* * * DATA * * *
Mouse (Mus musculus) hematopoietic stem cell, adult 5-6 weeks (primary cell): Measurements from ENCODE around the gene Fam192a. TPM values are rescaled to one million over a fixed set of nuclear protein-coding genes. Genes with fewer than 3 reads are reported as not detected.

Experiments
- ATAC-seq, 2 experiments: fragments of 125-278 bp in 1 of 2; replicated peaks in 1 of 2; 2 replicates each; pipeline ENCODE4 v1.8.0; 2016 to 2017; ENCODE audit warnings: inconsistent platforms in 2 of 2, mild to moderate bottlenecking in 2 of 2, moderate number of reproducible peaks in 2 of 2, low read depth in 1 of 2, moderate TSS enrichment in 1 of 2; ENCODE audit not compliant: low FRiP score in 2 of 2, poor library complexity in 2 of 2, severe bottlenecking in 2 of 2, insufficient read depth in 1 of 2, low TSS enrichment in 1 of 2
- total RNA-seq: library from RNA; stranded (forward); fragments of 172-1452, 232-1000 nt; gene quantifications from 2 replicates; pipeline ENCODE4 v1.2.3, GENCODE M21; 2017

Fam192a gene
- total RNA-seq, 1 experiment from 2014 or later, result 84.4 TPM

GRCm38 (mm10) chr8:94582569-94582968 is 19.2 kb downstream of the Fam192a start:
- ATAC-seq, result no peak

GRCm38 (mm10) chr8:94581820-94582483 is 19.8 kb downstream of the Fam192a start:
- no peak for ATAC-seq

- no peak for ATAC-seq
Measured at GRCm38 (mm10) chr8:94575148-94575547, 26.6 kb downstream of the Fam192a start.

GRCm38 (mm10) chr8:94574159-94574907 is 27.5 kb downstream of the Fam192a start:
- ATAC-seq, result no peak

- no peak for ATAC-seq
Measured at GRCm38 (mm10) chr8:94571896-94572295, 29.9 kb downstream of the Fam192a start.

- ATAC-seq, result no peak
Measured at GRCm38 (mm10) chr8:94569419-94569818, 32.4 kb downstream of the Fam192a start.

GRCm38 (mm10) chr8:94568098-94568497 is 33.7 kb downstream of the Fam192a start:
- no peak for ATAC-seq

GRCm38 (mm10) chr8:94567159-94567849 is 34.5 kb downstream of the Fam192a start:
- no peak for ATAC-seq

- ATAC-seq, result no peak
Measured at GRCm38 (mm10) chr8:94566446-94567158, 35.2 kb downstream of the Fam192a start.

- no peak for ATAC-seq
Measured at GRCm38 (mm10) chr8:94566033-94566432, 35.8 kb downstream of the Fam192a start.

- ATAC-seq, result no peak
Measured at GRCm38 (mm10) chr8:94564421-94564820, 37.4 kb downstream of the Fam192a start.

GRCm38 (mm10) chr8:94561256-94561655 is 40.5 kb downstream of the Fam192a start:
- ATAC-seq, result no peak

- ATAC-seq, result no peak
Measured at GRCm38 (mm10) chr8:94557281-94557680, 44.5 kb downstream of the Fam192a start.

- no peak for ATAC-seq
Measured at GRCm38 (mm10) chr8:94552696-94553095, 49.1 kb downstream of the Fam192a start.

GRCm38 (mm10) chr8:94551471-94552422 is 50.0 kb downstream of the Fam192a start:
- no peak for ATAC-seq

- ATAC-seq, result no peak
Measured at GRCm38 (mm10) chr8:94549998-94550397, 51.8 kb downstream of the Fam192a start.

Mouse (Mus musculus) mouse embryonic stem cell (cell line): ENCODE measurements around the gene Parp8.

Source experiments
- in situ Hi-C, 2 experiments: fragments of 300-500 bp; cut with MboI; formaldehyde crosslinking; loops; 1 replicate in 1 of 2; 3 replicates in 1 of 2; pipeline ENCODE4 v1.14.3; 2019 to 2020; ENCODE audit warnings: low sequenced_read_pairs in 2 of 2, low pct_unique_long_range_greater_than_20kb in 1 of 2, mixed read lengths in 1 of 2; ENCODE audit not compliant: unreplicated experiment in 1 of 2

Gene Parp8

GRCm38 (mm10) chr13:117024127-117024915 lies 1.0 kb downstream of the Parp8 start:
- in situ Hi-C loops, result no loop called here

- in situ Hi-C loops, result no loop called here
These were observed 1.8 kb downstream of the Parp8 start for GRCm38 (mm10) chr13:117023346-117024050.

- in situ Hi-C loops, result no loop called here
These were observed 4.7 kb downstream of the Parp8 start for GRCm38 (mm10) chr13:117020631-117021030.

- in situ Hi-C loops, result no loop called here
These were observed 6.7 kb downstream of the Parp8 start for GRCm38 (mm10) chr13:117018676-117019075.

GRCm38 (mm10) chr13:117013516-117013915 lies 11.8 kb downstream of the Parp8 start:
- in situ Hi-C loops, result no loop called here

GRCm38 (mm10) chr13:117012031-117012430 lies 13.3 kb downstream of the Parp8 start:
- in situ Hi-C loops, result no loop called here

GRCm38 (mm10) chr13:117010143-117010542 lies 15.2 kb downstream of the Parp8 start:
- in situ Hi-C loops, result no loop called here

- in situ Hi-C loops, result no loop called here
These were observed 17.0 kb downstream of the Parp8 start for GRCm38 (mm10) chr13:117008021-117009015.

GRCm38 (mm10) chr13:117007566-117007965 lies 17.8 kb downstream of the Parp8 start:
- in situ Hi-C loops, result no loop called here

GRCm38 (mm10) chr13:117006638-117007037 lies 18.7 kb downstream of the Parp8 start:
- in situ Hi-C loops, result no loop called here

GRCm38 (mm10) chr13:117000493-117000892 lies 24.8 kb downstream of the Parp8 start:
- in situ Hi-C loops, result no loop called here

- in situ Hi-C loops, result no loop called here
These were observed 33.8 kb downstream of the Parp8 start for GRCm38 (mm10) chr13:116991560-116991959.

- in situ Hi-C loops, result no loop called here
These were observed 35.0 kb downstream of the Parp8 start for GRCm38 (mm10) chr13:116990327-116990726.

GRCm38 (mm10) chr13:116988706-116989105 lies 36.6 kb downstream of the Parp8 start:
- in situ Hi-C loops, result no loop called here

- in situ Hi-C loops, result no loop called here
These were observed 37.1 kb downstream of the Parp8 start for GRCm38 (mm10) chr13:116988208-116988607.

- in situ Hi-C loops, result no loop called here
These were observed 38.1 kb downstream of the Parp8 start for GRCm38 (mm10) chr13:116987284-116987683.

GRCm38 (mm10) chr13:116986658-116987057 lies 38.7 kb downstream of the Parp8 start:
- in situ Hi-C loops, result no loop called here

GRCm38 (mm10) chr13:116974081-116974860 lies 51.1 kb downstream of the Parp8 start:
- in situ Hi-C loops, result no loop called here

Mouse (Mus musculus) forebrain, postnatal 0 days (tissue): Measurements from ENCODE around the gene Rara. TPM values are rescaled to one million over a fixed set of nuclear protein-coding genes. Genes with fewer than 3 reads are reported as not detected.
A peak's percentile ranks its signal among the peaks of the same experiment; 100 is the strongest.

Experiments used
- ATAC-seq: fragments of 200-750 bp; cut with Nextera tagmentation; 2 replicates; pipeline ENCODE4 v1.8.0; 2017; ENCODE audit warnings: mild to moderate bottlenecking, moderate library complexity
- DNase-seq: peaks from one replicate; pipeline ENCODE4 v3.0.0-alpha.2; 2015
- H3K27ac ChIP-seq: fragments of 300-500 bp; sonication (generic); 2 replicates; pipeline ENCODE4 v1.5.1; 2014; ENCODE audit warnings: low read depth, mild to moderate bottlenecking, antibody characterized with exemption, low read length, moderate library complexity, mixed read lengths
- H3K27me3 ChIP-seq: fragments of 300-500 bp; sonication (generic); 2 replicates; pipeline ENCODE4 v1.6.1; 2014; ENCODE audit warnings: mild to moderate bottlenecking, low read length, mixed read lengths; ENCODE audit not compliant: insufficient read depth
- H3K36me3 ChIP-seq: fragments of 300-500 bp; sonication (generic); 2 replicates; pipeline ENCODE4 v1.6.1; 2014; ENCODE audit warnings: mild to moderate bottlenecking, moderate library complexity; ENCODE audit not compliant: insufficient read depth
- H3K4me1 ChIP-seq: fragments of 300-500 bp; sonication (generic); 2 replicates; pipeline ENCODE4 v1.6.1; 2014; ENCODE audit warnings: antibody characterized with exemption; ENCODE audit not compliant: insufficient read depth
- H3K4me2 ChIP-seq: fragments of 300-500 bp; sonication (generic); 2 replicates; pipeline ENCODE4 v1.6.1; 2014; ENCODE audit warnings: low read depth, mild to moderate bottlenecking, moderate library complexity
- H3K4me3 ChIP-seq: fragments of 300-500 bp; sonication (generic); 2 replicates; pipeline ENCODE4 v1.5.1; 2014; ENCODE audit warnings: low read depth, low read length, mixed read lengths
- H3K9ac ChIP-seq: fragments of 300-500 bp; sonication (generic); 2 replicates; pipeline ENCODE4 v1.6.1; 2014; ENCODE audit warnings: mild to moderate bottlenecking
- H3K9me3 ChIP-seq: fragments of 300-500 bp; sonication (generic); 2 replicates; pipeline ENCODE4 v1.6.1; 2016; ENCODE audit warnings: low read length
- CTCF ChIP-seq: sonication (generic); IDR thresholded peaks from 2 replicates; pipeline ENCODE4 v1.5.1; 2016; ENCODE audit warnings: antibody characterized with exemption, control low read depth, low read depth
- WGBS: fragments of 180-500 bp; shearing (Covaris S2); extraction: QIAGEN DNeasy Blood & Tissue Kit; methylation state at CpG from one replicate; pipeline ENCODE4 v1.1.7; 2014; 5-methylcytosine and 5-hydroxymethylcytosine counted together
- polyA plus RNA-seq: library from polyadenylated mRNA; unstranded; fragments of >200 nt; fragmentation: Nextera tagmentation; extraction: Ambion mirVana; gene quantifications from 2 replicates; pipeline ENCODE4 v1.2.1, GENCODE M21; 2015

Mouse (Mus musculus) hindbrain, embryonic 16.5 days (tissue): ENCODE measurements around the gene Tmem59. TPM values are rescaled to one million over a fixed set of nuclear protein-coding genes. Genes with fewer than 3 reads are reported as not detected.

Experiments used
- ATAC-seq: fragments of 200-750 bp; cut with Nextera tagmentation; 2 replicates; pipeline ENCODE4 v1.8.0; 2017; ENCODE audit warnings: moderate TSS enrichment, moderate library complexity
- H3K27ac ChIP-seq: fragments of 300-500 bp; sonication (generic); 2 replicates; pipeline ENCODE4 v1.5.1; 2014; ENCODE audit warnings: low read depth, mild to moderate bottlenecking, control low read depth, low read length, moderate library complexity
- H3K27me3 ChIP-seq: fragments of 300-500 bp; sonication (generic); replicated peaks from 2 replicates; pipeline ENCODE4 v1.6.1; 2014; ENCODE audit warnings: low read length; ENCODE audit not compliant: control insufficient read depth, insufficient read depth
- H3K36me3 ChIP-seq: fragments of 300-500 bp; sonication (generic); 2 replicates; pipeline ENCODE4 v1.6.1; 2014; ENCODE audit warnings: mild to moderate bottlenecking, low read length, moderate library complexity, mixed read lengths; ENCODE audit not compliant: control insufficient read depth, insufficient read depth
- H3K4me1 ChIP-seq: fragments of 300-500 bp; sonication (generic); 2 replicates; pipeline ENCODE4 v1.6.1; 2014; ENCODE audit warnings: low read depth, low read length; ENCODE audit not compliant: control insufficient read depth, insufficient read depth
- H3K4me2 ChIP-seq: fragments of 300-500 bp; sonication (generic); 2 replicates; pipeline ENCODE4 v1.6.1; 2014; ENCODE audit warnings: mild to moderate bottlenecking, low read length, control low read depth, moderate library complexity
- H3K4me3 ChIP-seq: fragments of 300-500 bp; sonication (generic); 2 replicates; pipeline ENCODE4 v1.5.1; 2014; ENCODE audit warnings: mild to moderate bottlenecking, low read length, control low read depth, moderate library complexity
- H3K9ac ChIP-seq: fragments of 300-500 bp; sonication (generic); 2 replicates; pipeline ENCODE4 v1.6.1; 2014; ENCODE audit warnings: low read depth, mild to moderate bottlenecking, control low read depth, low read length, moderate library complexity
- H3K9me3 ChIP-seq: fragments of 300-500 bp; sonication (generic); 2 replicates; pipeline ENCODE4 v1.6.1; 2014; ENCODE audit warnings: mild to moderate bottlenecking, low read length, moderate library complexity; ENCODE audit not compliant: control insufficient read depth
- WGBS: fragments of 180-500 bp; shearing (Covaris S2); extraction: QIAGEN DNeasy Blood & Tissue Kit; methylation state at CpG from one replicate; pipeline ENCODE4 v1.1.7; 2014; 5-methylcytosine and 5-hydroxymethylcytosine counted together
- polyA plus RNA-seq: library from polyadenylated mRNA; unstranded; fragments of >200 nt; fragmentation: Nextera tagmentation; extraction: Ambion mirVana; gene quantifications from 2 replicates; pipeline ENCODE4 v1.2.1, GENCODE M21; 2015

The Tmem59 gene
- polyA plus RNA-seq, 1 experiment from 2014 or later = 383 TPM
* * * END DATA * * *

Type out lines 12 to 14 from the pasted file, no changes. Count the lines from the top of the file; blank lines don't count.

Measured at GRCm38 (mm10) chr8:94575148-94575547, 26.6 kb downstream of the Fam192a start.

GRCm38 (mm10) chr8:94574159-94574907 is 27.5 kb downstream of the Fam192a start:
- ATAC-seq, result no peak